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De Blasio’s grunt work for Clinton campaign in Iowa

NEW YORK DAILY NEWS

Sunday, January 31, 2016, 9:51 PM

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New York City Mayor Bill de Blasio and his wife, Chirlane McCray, check lists of potential caucusers as they go door-knocking in Indianola, Iowa.

Thanks, mayor, but we’re good.

Hillary Clinton’s campaign initially said no to Mayor de Blasio when he offered to work on her campaign in Iowa because they had plenty of high-profile supporters hitting the corn circuit, the mayor said Sunday.

EVERYTHING YOU NEED TO KNOW ABOUT THE 2016 IOWA CAUCUSES

But de Blasio, who worked as Clinton’s campaign manager when she was elected to the Senate in 2000, said he wanted to come not as a VIP spokesman — known in politics as a “surrogate” — but as an everyday campaign worker, knocking doors and phone banking for the White House hopeful.

“I said, ‘I want to work. I’m ready to do the real work. I don’t need to do anything special,’ ” de Blasio told reporters on his second day in the Hawkeye State.

U.S. Democratic presidential candidate Hillary Clinton leads a campaign rally at Abraham Lincoln High School in Council Bluffs, Iowa January 31, 2016.ADREES LATIF/REUTERS

U.S. Democratic presidential candidate Hillary Clinton leads a campaign rally at Abraham Lincoln High School in Council Bluffs, Iowa January 31, 2016.

“I want to go out there and knock on doors and reach people, because that’s what I like to do. That’s what I know how to do and I’ve done it in Iowa before and . . . there’s always a need for all of that.”

The campaign accepted his grunt work offer in Iowa and said he could campaign in New Hampshire as a surrogate.

IOWANS HAVE NO IDEA WHO’S MAYOR DE BLASIO

His staff said he’s knocked on about 100 doors in Iowa over the past two days, and also made calls to registered Democrats who are on the fence about Clinton to try to persuade them to vote for her Monday.

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New York City Mayor Bill de Blasio and his wife, Chirlane McCray (right) talk with a local resident as they go door-knocking.

Many of those voters had no idea who the tall guy knocking on their door was.

The News followed him while he was canvassing in Indianola, a small city south of Des Moines with a population of around 15,000 — about the same as a few blocks of Manhattan.

One woman rebuffed the mayor and his wife, Chirlane McCray, who accompanied him, in seconds.

“Thanks anyway. I like your shirt though,” he said about her mustard-colored Iowa Hawkeyes garb as her door was closing on him.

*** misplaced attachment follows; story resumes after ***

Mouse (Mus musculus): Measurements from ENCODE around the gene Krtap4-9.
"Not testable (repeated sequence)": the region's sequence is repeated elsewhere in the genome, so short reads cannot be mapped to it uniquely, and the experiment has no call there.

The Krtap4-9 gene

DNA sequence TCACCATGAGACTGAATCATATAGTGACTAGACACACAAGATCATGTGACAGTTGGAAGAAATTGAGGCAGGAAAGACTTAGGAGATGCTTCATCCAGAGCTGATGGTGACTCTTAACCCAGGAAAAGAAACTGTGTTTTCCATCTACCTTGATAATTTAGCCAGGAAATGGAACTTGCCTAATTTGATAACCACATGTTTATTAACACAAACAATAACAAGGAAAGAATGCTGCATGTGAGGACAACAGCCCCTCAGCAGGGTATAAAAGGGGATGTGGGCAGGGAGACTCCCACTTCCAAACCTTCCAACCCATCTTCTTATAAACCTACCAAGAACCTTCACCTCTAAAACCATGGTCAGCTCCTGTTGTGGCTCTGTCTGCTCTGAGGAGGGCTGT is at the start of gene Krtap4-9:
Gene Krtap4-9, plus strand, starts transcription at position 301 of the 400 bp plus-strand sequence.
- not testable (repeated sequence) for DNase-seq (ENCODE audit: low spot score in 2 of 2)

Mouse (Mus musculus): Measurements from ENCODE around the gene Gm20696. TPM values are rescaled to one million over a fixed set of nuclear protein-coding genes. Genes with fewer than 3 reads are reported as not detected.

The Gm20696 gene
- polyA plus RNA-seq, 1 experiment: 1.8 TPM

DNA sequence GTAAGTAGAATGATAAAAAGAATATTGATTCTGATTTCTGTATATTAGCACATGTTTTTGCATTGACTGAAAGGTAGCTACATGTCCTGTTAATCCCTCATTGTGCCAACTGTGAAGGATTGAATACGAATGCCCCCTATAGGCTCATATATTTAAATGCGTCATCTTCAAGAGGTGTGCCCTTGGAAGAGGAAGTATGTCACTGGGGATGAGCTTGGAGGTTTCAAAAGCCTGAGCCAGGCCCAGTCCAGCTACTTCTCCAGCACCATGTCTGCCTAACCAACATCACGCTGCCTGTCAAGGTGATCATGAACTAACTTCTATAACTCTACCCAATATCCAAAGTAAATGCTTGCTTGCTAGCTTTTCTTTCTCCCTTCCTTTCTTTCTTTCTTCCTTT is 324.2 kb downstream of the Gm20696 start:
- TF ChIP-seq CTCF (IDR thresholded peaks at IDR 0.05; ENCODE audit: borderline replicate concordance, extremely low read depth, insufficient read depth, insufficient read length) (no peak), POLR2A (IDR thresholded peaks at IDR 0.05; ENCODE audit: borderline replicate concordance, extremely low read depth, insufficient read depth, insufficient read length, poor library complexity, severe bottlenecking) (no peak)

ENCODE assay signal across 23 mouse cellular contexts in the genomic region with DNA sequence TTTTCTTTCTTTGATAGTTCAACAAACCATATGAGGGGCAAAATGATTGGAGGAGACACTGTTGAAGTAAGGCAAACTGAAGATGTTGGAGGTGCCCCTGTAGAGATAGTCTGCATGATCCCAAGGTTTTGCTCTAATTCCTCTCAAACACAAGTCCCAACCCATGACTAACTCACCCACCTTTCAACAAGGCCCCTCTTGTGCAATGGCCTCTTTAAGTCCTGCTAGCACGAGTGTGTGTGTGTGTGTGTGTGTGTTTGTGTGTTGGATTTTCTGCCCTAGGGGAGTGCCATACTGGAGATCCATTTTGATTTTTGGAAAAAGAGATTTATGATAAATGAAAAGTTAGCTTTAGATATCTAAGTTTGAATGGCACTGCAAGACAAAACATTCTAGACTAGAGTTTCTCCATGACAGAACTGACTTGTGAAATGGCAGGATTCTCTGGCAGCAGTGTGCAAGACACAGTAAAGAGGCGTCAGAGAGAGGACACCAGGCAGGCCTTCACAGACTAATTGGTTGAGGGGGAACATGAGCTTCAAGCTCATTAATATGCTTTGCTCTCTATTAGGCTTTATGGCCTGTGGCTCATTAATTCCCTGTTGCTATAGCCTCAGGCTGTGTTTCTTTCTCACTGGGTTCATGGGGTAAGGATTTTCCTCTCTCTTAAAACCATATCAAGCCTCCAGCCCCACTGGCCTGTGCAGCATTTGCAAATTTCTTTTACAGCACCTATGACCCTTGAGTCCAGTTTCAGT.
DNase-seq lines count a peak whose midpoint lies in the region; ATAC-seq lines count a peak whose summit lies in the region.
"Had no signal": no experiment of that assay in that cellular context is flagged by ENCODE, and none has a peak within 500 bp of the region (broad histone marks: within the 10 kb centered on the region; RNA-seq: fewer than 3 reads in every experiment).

NYC PAPERS OUT. Social media use restricted to low res file max 184 x 128 pixels and 72 dpiJefferson Siegel/New York Daily News

New York City Mayor Bill de Blasio and his wife, Chirlane McCray, (left) are rebuffed by local resident Judy Sherman (right), 69, who didn’t want to speak to the New York power couple.

When The News knocked, the woman — Judy Sherman, 69 — said she told him she wasn’t voting in the caucus this year.

Asked if she knew he was the mayor of New York, she said, “I do not know. I do not care.”

DE BLASIO SAYS CLINTON IS CANDIDATE FOR PROGRESSIVE CAUSES

De Blasio has said that his work in Iowa is important whether or not people recognize him, because his “mission” is to give support for those who are with Clinton and to try to persuade those who aren’t. But some questioned whether he’s wasting his time — especially since he has no plans to have any meaningful time with Clinton.

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From left to right, Erika Alexander, a star of “Living Single” and “The Cosby Show,” New York City Mayor Bill de Blasio and Texas Congresswoman Sheila Jackson Lee in Indianola, Iowa.

“He’s the mayor of the largest most important city in the country in the world, and he’s out there knocking on doors and not meeting with the candidate,” said Jeanne Zaino, a political science professor at Iona College. “I’m not sure it’s the best use of his time or his talents or his office. How many big city mayors are out there?”

She speculated that he might be trying to make amends with Clinton for endorsing her so late in the campaign.

“I think this is a mea culpa and it’s going to need to be a big one,” said Zaino.

Kenneth Sherrill, a professor emeritus of political science at Hunter College, agreed he might be atoning for the late endorsement. “This is like wearing sackcloth and ashes,” he said.

NYC PAPERS OUT. Social media use restricted to low res file max 184 x 128 pixels and 72 dpiJefferson Siegel/New York Daily News

From left to right,  Bill de Blasio, Erika Alexander, and Chirlane McCray in Indianola, Iowa.

But he also said that political junkies like de Blasio sometimes can’t help but be near a close race like the one Clinton is locked in with Sen. Bernie Sanders, a self-described socialist giving the presumed favorite some stiff competition.

“I don’t discount the possibility that he felt he had to be there,” said Sherrill.

De Blasio, who is expected to return to New York City on Tuesday, is planning on attending Clinton’s optimistically titled “victory” party on Monday night after the caucuses. He paid for the five-day trip out of his own pocket.


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